Page:Popular Science Monthly Volume 59.djvu/21

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11
THE CARNEGIE MUSEUM.

attention, and important industrial exhibits have been formed, showing the development of commerce and manufactures in western Pennsylvania.

It is far, however, from the purpose of the Trustees to restrict the Museum to the work which has just been outlined. The whole field of research is before them, and already very large accumulations of material from distant parts of our own continent and from foreign lands have been brought together. The collections already in the possession of the Museum may be approximately classified as follows:

 
Species and
Varieties.
Specimens.
Minerals 400 4,000
Geological Specimens 1,000
Botany (recent species) 17,000 100,000
Botany (fossil) 150 1,200
Paleontology (invertebrate) 500 2,400
Paleontology (vertebrate) 160 3,500
Porifera, Echinoderms, etc. 500 1,250
Mollusca 9,500 100,000
Crustacea 100 2,000
Arachnida 300 1,200
Myriapoda 50 1,200
Hymenoptera 1250 4,000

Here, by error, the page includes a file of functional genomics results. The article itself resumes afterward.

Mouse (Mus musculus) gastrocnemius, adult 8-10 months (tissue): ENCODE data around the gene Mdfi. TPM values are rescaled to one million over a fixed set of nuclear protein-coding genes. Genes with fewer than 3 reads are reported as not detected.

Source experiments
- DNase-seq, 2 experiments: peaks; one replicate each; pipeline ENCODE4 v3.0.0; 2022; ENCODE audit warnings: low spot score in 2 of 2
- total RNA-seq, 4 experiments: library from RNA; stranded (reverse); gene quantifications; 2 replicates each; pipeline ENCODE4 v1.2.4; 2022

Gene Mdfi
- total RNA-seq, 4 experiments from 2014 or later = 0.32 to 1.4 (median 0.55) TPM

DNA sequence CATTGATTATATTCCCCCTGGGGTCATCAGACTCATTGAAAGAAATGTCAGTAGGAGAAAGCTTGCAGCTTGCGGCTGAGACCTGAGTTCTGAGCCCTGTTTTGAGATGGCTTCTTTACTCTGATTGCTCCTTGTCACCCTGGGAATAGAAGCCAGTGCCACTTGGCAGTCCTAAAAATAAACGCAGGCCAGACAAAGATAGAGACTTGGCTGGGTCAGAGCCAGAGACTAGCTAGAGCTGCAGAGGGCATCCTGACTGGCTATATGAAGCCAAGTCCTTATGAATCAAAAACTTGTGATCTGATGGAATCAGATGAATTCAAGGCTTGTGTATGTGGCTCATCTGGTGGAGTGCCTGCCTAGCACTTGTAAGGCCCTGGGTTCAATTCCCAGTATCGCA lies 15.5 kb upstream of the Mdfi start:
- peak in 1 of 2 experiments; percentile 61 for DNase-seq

Lepidoptera 20,000 300,000
Diptera 1,000 5,000
Coleoptera 20,000 275,000
Hemiptera 750 4,000
Orthoptera 400 1,600
Neuroptera 300 1,200
Fishes 500 1,800
Reptilia and Batrachia 150 1,750
Birds 1,200 9,000
Mammals 300 1,050
 Total 74,510 822,150
 

The foregoing table shows that the collections representing the various classes in the vegetable and animal kingdom are somewhat unequal in the matter of extent. The assemblage of shells is already large because of the acquisition by the Museum of several considerable collections, one of them made in South America by Mr. Herbert H. Smith; the other by the late F. E. Holland, which contains a large number of species represented by cotypes and specimens autographically labeled by Adams, Anthony, Bland and other early American conchologists. This collection at the time of its acquisition by the Carnegie Museum contained over six thousand species and is especially rich in West Indian terrestrial mollusca. The collection of Lepidoptera is also exceedingly rich in species, as well as specimens, containing as it does, the entire collection of Mr. W. H. Edwards, the author of the 'Butterflies